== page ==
Efforts to move forward still continued. In March, Riot Games hired a Chief Diversity Officer to address issues within the company. More recently, the company posted another blog post anticipating the upcoming walkout. On Friday, they outlined future actions they would take, as well as a timeline in which they planned to accomplish these tasks.
The post specifically addressed the issue of forced arbitration at the company and announced a change in that policy.
“As soon as current litigation is resolved, we will give all new Rioters the choice to opt-out of mandatory arbitration for individual sexual harassment and sexual assault claims,” the post said.
They added that they would cover the costs of the arbitrator, that all arbitrators must be agreed upon by both parties, and that plaintiffs have rights to lawyers in these cases.
Riot Games also rolled out new plans for diversity and inclusion, which involved updating their code of conduct, committing to hiring diverse candidates, and launching anti-harassment training for all new hires. They said that all of these are set to be completed within the next 30-90 days.
See what others are saying: (Los Angeles Times) (Variety) (ESPN)
New COVID-19 Variant Could Become Dominant in the U.S. by March, CDC Warns
- The CDC warned Friday that a new highly transmissible COVID-19 variant could become the predominant variant in the United States by March.
- The strain was first reported in the United Kingdom in December and is now in at least 10 states.
- The CDC used a modeled trajectory to discover how quickly the variant could spread in the U.S. and said that this could threaten the country’s already overwhelmed healthcare system.
CDC Issues Warning
The Centers for Disease Control and Prevention warned Friday that the new COVID-19 variant could become the predominant variant in the United States by March.
While it is not known to be more deadly, it does spread at a higher rate, which is troubling considering the condition the U.S. is already in. Cases and deaths are already on the rise in nearly every state and globally, 2 million lives have been lost to the coronavirus.
The variant was first reported in the United Kingdom in mid-December. It is now in 30 countries, including the U.S., where cases have been located in at least ten states. Right now, only 76 cases of this variant have been confirmed in the U.S., but experts believe that number is likely much higher and said it will increase significantly in the coming weeks. It is already a dominant strain in parts of the U.K.
Modeled trajectory shows that growth in the U.S. could be so fast that it dominates U.S. cases just three months into the new year. This could pose a huge threat to our already strained healthcare system.
Mitigating Spread of Variant
“I want to stress that we are deeply concerned that this strain is more transmissible and can accelerate outbreaks in the U.S. in the coming weeks,” said Dr. Jay Butler, deputy director for infectious diseases at the CDC told the New York Times. “We’re sounding the alarm and urging people to realize the pandemic is not over and in no way is it time to throw in the towel.”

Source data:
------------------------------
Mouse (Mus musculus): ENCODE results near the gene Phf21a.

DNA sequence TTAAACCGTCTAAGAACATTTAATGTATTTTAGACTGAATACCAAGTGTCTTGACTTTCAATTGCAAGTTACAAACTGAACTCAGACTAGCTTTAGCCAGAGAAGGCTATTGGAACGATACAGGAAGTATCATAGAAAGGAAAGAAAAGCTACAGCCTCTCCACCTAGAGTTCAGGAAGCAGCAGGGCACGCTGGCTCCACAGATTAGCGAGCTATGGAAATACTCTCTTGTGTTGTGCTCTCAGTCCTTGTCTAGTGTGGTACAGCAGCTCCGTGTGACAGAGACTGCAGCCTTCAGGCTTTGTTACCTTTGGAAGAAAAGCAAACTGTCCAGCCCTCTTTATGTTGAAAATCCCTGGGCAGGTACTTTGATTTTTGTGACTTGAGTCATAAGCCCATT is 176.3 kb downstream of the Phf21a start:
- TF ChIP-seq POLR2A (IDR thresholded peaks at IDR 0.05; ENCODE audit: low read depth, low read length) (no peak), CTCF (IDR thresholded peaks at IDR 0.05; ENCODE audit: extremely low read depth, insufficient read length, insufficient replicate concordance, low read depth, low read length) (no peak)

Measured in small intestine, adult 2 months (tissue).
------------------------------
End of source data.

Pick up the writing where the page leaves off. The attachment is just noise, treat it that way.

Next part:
The CDC advises that health officials use this time to limit spread and increase vaccination as much as possible in order to mitigate the impact this variant will have. Experts believe that current vaccines will protect against this strain.
“Effective public health measures, including vaccination, physical distancing, use of masks, hand hygiene, and isolation and quarantine, will be essential,” the CDC said in their report.
“Strategic testing of persons without symptoms but at higher risk of infection, such as those exposed to SARS-CoV-2 or who have frequent unavoidable contact with the public, provides another opportunity to limit ongoing spread.”
See what others are saying: (Wall Street Journal) (New York Times) (NBC News)
Former Michigan Gov. and 8 Others Charged Over Flint Water Crisis
Michigan Gov. Rick Snyder. (Al Goldis/AP)
- Ex-Michigan Gov. Rick Snyder was charged with two counts of willful neglect of duty Wednesday for his role in the Flint water crisis
- By Thursday, eight more former state and city officials were charged with crimes ranging from involuntary manslaughter to extortion.
- Flint residents have long awaited this news. In 2019, prosecutors dropped all criminal charges against 15 officials and said they would start the investigation from scratch, citing concerns about how the special counsel had conducted its probe.
Rick Snyder Charges
Michigan Attorney General Dana Nessel’s office said Thursday that it had filed 41 charges against nine former state and city officials for their role in the Flint water crisis.
The most high-profile figure to be charged was former Michigan Gov. Rick Snyder. On Wednesday, he was hit with two counts of willful neglect of duty.
He was the state’s top executive when local officials decided to switch the city’s drinking water source to the Flint River in 2014.